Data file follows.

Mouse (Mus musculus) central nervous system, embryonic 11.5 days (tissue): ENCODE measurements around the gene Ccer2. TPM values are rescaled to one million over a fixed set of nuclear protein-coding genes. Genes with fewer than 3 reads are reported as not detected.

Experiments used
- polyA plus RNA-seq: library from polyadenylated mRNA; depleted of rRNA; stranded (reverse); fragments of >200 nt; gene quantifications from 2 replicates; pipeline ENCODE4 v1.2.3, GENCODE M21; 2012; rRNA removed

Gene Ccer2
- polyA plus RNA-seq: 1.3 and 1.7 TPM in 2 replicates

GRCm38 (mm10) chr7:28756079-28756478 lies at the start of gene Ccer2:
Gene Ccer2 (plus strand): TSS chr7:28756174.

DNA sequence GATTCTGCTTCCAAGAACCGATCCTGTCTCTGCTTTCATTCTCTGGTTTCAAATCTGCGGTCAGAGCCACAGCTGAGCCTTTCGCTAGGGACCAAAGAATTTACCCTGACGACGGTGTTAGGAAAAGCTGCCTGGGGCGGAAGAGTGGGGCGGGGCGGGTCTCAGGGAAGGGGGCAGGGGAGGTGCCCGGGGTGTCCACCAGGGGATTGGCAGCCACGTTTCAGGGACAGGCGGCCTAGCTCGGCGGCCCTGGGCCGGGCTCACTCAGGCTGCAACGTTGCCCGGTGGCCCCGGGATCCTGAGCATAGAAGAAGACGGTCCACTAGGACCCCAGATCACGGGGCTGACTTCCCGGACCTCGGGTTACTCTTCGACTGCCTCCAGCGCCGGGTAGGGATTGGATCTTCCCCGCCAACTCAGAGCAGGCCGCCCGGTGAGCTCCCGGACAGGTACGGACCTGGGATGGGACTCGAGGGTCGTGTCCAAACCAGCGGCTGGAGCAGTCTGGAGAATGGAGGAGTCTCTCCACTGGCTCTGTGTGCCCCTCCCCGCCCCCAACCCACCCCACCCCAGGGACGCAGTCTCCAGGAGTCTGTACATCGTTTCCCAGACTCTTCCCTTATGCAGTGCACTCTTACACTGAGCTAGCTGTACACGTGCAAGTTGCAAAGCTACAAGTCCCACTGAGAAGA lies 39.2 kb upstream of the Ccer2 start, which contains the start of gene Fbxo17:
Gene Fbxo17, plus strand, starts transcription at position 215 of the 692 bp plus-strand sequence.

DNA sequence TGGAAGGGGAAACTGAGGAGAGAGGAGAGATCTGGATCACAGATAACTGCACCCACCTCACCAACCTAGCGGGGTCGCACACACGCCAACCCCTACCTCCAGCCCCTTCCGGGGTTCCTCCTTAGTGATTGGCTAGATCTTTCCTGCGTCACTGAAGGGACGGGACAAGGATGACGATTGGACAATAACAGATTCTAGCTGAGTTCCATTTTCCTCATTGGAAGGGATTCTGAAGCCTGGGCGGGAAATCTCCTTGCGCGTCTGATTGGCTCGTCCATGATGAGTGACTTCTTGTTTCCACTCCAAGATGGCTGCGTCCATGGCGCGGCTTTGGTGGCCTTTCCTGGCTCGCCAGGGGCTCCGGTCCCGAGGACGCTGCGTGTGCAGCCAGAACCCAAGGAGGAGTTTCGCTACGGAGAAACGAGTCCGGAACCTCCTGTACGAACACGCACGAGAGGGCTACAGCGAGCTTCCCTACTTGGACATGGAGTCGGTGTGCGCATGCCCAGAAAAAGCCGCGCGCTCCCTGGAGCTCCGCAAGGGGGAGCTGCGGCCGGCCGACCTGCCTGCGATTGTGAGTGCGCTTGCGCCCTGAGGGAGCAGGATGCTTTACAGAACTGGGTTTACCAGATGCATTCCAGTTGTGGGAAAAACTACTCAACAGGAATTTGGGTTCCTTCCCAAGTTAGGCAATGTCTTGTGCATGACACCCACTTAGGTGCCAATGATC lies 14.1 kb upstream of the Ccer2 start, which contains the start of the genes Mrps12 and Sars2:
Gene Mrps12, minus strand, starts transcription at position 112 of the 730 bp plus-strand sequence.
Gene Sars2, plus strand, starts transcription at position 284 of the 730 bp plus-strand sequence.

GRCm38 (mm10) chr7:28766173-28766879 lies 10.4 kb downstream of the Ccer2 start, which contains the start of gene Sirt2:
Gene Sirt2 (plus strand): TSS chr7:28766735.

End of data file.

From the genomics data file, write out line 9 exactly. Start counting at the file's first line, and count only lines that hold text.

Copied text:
Gene Fbxo17, plus strand, starts transcription at position 215 of the 692 bp plus-strand sequence.